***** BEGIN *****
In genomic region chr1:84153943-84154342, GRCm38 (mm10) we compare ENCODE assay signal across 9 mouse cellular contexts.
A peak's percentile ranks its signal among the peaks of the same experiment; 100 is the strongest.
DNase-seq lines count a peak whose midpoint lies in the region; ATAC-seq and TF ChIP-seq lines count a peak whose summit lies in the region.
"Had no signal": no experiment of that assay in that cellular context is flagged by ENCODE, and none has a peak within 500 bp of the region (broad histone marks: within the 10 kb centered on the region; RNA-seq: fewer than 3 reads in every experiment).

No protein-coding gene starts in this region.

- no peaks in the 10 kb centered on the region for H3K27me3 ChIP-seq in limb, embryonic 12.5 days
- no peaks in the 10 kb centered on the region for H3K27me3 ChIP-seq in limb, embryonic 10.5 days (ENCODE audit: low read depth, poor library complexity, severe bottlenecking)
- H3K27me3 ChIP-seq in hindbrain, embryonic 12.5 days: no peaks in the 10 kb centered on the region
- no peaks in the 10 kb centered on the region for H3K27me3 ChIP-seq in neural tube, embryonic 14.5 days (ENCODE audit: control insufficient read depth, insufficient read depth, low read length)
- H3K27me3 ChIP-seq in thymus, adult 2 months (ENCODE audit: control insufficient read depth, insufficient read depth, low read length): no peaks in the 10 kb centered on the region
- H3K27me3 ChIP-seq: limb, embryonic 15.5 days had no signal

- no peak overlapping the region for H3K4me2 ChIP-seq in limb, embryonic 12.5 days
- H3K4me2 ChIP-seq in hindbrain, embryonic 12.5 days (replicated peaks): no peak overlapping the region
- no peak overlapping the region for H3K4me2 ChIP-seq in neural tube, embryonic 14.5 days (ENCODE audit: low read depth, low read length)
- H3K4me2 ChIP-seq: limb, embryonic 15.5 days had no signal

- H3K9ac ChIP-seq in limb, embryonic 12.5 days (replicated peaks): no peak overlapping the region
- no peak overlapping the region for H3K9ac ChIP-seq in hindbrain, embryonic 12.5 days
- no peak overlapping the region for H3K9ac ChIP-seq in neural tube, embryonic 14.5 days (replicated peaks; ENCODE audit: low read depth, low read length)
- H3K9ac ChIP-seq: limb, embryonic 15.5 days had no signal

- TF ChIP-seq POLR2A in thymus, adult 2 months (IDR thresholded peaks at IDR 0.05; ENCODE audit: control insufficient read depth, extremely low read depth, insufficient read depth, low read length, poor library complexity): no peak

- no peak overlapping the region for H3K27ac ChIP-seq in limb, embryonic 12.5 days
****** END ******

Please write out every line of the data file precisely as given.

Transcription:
In genomic region chr1:84153943-84154342, GRCm38 (mm10) we compare ENCODE assay signal across 9 mouse cellular contexts.
A peak's percentile ranks its signal among the peaks of the same experiment; 100 is the strongest.
DNase-seq lines count a peak whose midpoint lies in the region; ATAC-seq and TF ChIP-seq lines count a peak whose summit lies in the region.
"Had no signal": no experiment of that assay in that cellular context is flagged by ENCODE, and none has a peak within 500 bp of the region (broad histone marks: within the 10 kb centered on the region; RNA-seq: fewer than 3 reads in every experiment).

No protein-coding gene starts in this region.

- no peaks in the 10 kb centered on the region for H3K27me3 ChIP-seq in limb, embryonic 12.5 days
- no peaks in the 10 kb centered on the region for H3K27me3 ChIP-seq in limb, embryonic 10.5 days (ENCODE audit: low read depth, poor library complexity, severe bottlenecking)
- H3K27me3 ChIP-seq in hindbrain, embryonic 12.5 days: no peaks in the 10 kb centered on the region
- no peaks in the 10 kb centered on the region for H3K27me3 ChIP-seq in neural tube, embryonic 14.5 days (ENCODE audit: control insufficient read depth, insufficient read depth, low read length)
- H3K27me3 ChIP-seq in thymus, adult 2 months (ENCODE audit: control insufficient read depth, insufficient read depth, low read length): no peaks in the 10 kb centered on the region
- H3K27me3 ChIP-seq: limb, embryonic 15.5 days had no signal

- no peak overlapping the region for H3K4me2 ChIP-seq in limb, embryonic 12.5 days
- H3K4me2 ChIP-seq in hindbrain, embryonic 12.5 days (replicated peaks): no peak overlapping the region
- no peak overlapping the region for H3K4me2 ChIP-seq in neural tube, embryonic 14.5 days (ENCODE audit: low read depth, low read length)
- H3K4me2 ChIP-seq: limb, embryonic 15.5 days had no signal

- H3K9ac ChIP-seq in limb, embryonic 12.5 days (replicated peaks): no peak overlapping the region
- no peak overlapping the region for H3K9ac ChIP-seq in hindbrain, embryonic 12.5 days
- no peak overlapping the region for H3K9ac ChIP-seq in neural tube, embryonic 14.5 days (replicated peaks; ENCODE audit: low read depth, low read length)
- H3K9ac ChIP-seq: limb, embryonic 15.5 days had no signal

- TF ChIP-seq POLR2A in thymus, adult 2 months (IDR thresholded peaks at IDR 0.05; ENCODE audit: control insufficient read depth, extremely low read depth, insufficient read depth, low read length, poor library complexity): no peak

- no peak overlapping the region for H3K27ac ChIP-seq in limb, embryonic 12.5 days